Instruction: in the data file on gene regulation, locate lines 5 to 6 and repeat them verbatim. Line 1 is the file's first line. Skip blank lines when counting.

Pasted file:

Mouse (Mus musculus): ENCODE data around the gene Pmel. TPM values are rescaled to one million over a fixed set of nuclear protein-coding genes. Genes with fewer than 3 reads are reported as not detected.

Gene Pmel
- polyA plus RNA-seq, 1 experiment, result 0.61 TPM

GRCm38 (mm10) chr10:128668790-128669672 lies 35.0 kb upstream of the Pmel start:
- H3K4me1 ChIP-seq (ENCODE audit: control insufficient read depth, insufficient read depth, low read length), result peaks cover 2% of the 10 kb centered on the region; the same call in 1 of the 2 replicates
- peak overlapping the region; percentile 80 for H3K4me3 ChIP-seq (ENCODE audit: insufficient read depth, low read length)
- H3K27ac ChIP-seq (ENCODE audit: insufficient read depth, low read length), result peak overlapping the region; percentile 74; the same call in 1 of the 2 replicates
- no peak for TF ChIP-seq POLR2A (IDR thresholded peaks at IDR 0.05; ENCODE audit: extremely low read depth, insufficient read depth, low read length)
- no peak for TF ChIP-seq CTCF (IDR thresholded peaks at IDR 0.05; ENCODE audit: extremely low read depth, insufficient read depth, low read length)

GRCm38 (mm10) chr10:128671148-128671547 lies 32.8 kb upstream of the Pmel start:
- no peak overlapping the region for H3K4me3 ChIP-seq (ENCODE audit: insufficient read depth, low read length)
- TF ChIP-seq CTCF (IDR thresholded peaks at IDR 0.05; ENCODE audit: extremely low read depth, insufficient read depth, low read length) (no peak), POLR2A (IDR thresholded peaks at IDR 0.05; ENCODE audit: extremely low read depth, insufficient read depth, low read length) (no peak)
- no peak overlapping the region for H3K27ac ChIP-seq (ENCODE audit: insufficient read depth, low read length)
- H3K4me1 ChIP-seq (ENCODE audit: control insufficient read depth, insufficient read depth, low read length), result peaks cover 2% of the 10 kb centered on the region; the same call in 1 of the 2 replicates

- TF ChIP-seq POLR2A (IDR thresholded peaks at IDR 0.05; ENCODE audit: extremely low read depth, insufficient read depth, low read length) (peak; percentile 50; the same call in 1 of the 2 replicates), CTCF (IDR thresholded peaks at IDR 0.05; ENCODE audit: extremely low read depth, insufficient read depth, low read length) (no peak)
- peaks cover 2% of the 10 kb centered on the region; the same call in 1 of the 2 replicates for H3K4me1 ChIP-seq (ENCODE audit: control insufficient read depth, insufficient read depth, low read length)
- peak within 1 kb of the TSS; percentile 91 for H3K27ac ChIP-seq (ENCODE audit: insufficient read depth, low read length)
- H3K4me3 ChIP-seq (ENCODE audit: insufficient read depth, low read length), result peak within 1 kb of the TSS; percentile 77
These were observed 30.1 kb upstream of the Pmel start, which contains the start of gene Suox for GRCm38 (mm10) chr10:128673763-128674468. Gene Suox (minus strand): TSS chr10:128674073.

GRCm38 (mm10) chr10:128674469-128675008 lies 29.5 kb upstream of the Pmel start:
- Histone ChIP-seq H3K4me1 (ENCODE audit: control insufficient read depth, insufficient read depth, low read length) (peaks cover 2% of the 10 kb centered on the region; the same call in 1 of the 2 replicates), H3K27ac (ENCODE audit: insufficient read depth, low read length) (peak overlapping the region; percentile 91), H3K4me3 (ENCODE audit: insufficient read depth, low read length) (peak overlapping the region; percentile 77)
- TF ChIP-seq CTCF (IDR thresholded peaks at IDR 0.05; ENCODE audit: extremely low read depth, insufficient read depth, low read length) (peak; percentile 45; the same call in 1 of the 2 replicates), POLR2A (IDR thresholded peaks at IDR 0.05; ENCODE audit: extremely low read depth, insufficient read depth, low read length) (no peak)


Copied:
- H3K4me1 ChIP-seq (ENCODE audit: control insufficient read depth, insufficient read depth, low read length), result peaks cover 2% of the 10 kb centered on the region; the same call in 1 of the 2 replicates
- peak overlapping the region; percentile 80 for H3K4me3 ChIP-seq (ENCODE audit: insufficient read depth, low read length)